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Headhouse design for Chalfont St Giles revealed

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HS2 has revealed the final design for the latest of its ‘barn design’ headhouses that will provide ventilation and emergency access to the ten-mile-long Chiltern tunnel.

Set into a fold in the Chiltern hills near Chalfont St Giles, the headhouse is designed to fit into the surrounding landscape and takes its inspiration from the style of nearby barns and other agricultural buildings.

Like the nearby headhouse at Chalfont St Peter – which gained planning permission last month – the single-story building will be wrapped in a simple grey zinc roof with doors and vent openings picked out in a dark bronze colour to provide contrast. The pre-weathered grey zinc roof will age naturally over time, without loss of robustness or quality, while the whole structure will sit on a simple dark blue brick base.

Below ground level, a 43-metre ventilation shaft will reach down to the twin tunnels below, with fans and other equipment designed to regulate air quality and temperature, remove smoke in the event of a fire and provide access for the emergency services.

Layout of HS2’s tunnel headhouse at Chalfont St Giles.

HS2 engaged with the Chilterns AONB Review Group and Buckinghamshire Council during the development of the designs and held a series of public engagement events to gather views from the local community.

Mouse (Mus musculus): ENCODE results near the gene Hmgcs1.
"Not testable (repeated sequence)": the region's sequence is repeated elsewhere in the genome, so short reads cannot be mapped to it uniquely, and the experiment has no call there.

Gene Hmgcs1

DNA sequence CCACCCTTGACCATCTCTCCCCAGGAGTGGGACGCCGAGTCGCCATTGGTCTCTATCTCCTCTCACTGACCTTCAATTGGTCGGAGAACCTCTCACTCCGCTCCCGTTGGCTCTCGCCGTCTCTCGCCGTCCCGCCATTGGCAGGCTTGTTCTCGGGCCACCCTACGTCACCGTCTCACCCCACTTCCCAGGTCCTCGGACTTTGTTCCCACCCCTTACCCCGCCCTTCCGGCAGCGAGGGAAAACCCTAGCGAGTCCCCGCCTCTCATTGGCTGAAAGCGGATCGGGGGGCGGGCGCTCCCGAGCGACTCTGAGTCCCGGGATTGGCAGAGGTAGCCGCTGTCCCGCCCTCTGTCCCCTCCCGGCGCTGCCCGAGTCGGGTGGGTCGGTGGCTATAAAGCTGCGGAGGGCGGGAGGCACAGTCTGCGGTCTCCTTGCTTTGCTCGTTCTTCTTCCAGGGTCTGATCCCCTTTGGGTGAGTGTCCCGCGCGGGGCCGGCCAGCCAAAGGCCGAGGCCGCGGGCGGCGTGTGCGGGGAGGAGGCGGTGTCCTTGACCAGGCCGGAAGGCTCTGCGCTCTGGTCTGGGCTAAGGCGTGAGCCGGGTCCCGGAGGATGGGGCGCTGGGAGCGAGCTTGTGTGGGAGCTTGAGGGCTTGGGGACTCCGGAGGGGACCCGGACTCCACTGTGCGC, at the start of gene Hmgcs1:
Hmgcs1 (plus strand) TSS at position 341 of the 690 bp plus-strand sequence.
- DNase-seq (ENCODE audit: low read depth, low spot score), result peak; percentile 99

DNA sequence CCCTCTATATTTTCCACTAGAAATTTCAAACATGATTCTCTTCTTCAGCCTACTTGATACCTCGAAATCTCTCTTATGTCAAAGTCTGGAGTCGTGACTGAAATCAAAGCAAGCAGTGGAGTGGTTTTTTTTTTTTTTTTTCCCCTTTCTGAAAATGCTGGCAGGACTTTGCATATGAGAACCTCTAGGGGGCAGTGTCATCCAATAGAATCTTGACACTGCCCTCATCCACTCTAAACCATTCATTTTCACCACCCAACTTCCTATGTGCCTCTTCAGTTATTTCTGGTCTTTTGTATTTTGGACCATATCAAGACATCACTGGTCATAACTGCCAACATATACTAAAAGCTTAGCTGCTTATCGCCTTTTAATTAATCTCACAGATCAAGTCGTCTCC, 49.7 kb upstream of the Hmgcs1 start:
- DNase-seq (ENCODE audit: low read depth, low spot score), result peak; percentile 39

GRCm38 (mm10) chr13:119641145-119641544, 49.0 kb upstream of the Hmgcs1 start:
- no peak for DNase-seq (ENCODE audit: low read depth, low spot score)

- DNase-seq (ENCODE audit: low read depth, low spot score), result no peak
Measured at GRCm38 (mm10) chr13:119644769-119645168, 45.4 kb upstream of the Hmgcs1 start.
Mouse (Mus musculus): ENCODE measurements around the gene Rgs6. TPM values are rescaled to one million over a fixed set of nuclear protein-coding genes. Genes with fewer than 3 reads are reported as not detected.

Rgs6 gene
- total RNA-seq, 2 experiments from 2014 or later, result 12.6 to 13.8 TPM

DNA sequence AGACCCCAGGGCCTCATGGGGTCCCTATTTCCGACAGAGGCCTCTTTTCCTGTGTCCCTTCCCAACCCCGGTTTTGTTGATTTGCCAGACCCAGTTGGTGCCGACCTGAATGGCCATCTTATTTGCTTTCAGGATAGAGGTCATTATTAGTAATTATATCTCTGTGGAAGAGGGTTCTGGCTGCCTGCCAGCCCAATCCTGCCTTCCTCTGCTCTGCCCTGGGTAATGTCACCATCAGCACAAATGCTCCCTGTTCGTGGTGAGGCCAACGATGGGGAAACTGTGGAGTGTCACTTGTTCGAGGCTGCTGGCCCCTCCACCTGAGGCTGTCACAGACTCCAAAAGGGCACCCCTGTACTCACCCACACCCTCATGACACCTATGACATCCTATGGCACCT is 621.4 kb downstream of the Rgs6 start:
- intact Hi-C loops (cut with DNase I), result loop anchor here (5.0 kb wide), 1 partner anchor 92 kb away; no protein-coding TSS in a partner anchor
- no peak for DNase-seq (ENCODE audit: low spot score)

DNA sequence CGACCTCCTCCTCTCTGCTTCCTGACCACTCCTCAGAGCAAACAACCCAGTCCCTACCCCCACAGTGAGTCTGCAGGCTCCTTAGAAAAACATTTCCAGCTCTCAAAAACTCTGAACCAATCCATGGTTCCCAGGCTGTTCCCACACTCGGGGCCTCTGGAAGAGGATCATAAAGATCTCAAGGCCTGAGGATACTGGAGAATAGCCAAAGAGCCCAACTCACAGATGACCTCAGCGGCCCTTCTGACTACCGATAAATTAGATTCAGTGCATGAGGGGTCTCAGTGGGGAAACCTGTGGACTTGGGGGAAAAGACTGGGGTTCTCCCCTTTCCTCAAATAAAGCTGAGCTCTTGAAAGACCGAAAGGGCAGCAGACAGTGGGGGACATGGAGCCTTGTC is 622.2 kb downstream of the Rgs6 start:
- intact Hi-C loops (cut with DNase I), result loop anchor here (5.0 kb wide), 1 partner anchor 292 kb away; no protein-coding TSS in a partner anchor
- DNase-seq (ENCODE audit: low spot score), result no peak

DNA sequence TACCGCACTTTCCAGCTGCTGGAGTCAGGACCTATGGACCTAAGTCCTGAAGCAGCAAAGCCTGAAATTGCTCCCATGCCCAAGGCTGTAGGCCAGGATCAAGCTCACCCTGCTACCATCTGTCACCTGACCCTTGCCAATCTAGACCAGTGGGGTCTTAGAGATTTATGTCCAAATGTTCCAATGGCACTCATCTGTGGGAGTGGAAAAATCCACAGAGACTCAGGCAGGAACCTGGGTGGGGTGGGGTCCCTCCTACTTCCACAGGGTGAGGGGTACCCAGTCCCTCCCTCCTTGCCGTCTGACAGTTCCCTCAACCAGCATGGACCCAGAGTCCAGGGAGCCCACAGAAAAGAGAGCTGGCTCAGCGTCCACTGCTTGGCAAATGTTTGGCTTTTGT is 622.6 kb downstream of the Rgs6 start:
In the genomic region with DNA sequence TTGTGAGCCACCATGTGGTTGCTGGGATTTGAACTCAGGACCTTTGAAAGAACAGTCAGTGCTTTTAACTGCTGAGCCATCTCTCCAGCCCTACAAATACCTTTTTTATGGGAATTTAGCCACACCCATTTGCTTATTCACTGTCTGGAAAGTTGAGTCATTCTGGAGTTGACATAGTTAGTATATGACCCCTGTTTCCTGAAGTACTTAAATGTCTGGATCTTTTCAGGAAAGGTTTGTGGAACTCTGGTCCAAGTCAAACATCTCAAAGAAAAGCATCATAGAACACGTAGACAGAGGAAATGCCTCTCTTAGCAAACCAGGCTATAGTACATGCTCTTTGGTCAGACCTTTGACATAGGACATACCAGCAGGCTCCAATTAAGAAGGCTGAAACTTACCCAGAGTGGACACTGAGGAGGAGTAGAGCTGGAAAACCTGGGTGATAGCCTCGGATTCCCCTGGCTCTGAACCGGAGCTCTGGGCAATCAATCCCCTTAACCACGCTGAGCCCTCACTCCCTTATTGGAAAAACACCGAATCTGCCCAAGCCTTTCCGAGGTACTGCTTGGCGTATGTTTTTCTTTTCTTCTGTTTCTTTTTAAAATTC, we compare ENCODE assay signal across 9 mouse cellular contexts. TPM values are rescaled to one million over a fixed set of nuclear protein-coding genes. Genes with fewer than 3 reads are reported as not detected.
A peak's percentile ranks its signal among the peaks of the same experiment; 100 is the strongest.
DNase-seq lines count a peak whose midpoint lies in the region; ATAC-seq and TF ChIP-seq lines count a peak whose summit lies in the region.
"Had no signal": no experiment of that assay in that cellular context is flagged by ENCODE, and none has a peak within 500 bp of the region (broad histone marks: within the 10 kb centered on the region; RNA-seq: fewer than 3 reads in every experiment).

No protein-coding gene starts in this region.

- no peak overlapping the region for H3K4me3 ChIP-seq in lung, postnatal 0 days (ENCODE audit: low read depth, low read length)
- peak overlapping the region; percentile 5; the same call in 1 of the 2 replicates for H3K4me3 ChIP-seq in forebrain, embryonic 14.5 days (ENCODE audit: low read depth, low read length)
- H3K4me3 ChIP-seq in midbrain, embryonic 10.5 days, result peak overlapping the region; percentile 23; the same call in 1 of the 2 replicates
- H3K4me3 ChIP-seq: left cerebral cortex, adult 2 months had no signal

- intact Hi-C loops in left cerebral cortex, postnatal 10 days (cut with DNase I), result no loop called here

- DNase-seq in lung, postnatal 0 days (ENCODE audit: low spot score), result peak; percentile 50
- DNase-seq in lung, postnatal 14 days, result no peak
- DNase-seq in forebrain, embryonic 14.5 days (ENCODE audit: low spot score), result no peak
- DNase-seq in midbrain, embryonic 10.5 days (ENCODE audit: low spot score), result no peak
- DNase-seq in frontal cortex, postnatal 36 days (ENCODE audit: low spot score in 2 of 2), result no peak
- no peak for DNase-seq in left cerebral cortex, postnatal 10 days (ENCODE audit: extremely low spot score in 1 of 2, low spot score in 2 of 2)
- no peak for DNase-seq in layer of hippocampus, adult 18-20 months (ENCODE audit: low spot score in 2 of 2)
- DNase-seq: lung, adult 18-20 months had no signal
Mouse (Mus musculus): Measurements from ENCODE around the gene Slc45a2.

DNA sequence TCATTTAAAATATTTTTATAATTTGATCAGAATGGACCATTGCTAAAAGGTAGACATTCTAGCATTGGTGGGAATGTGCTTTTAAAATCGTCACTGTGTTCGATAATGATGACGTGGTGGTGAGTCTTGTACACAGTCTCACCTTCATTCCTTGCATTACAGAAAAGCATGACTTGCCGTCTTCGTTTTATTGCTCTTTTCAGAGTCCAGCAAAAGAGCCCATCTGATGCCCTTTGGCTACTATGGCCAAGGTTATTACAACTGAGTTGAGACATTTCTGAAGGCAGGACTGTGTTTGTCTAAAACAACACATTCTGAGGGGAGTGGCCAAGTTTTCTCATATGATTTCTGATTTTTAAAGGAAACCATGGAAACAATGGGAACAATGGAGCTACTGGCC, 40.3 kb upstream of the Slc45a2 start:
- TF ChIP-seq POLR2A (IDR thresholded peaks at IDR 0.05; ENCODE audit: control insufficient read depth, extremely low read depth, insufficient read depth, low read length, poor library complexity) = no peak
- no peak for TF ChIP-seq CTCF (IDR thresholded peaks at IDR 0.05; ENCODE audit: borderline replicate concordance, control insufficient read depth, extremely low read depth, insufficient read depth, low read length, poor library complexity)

Mature trees along the existing boundary will be retained as far as possible and once construction is complete the whole site will be landscaped with new trees and hedgerows planted to help screen the site from neighbouring properties.

Within the site boundaries, species-rich grassland habitats will be created, designed to further blend the site into the surrounding Chiltern hills. Material excavated from the shaft will be used to create much of the landscaping and avoid putting extra lorries onto local roads.

The plans were drawn up by HS2’s main works contractor Align JV – a team made up of Bouygues Travaux Publics, Sir Robert McAlpine, and VolkerFitzpatrick – working with its design partners Jacobs and Ingerop-Rendel, the architect Grimshaw and landscape designer LDA.

Rohan Perin, HS2

Rohan Perin, HS2’s project client director, said: “Throughout the design process we have been very aware of the unique setting of the rural headhouse structures and the importance of creating something that fits into the landscape.

“We remain committed to listening to feedback from the local community as we begin the build phase and will work to reduce disruption as far as possible.”

Daniel Altier, Align JV.

Align project director Daniel Altier commented: “The Align team has worked to significantly reduce the scale and visual impact of the structure.

“Our designers engaged with local stakeholders to design the headhouse that provides operational functionality within the smallest possible footprint and which will keep the construction and environmental impact during the build to a minimum.”

A new temporary marshalled lorry holding area has also been established on the A413 near Gerrards Cross. HGVs can be held in this newly surfaced layby until their approach to the vent shaft site is clear – helping to reduce congestion and eliminate queueing at the site entrance.

The two tunnel boring machines that will excavate the Chiltern tunnels are set to launch from a site near the M25 later this year.

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